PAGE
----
When they got ready to lay eggs I started researching egg handling methods. There are two basic approaches recommended by practitioners.
- Wash, rinse, sanitize, and refrigerate the eggs. This is the practice of the big operations that sell eggs to the market. Small Texas farmers who sell eggs directly to consumers appear to be exempt.
- Wash poo-crusted eggs, flick spotty eggs, otherwise leave the bloom intact. Do not refrigerate the eggs. This is the practice of many backyard chicken owners.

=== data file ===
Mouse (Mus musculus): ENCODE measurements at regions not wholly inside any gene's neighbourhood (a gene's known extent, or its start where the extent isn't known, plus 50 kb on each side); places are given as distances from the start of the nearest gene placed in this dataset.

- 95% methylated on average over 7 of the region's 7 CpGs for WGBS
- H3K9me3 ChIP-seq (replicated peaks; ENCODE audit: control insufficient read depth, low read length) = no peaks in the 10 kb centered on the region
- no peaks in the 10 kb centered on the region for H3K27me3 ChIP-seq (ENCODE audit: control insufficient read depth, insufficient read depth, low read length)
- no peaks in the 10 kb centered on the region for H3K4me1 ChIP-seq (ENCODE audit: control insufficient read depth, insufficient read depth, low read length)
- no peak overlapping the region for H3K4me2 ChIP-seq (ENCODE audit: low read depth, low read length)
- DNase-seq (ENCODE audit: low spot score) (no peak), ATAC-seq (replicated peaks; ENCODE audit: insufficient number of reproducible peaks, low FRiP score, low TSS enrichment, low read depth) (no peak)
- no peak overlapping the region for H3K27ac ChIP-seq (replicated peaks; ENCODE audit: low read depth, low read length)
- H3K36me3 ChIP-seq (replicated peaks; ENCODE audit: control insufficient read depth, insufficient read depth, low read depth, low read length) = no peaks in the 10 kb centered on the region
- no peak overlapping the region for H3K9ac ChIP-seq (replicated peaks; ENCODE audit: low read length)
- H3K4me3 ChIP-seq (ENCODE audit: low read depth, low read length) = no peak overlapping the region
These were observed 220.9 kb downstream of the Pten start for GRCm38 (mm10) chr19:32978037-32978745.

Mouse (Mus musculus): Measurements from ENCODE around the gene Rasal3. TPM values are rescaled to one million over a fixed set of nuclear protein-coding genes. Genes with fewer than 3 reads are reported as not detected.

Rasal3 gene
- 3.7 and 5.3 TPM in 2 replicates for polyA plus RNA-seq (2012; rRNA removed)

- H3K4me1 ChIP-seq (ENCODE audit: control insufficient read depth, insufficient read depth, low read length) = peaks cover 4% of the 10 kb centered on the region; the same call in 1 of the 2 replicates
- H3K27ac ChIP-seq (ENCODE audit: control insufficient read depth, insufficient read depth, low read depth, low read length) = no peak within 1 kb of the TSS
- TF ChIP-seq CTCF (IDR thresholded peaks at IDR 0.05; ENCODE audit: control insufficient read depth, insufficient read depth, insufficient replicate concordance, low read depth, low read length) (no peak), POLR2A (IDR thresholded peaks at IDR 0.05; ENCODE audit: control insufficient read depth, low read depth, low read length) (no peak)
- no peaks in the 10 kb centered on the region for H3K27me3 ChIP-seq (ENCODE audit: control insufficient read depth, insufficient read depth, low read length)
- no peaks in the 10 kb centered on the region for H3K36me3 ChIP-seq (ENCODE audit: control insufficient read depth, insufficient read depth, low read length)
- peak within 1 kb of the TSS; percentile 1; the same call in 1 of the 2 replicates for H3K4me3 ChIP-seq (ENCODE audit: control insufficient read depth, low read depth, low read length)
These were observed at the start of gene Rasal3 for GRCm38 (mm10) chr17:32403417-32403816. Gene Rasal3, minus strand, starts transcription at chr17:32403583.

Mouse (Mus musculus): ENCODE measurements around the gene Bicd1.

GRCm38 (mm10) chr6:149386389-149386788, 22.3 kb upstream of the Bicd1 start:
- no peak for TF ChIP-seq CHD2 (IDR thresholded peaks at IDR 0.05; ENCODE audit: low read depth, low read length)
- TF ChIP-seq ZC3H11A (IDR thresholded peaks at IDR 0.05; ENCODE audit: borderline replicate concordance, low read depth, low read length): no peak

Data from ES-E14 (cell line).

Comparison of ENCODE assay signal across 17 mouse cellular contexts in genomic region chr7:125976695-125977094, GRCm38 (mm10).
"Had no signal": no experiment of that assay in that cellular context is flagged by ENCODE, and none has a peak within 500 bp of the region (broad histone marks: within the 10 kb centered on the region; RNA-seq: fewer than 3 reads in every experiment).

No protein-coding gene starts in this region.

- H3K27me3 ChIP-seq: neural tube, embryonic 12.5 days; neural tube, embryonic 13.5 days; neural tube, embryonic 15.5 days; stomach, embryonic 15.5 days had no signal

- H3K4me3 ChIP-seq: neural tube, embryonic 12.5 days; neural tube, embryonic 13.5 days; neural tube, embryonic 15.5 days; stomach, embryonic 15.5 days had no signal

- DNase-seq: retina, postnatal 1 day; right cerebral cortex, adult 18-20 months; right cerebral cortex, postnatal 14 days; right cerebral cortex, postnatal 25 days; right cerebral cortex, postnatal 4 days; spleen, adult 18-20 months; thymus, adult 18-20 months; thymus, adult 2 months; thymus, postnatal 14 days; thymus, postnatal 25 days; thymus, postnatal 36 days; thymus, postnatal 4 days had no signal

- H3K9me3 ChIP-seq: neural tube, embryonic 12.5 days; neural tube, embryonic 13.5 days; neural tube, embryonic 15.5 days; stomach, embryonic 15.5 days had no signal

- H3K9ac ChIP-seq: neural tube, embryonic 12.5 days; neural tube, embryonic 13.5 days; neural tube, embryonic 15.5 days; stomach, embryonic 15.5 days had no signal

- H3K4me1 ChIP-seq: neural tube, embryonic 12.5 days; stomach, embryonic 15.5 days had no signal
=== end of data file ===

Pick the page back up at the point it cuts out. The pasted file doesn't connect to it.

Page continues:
I noticed a funny smell in my kitchen near the eggs. I eliminated the kitchen chemicals, dirty dishes, and
I searched around and found a handy site on egg quality. It described a number of causes and remedies. After a bit of introspection I had to reluctantly agree that I should wash my eggs.
I am going to start washing and refrigerating my eggs every day. Real soon now.
Update: I learned that the funny smell was coming from a hidden pool of gunk. I now keep my bloom-intact eggs on the counter for up to 10 days. After that, I take steps to use them.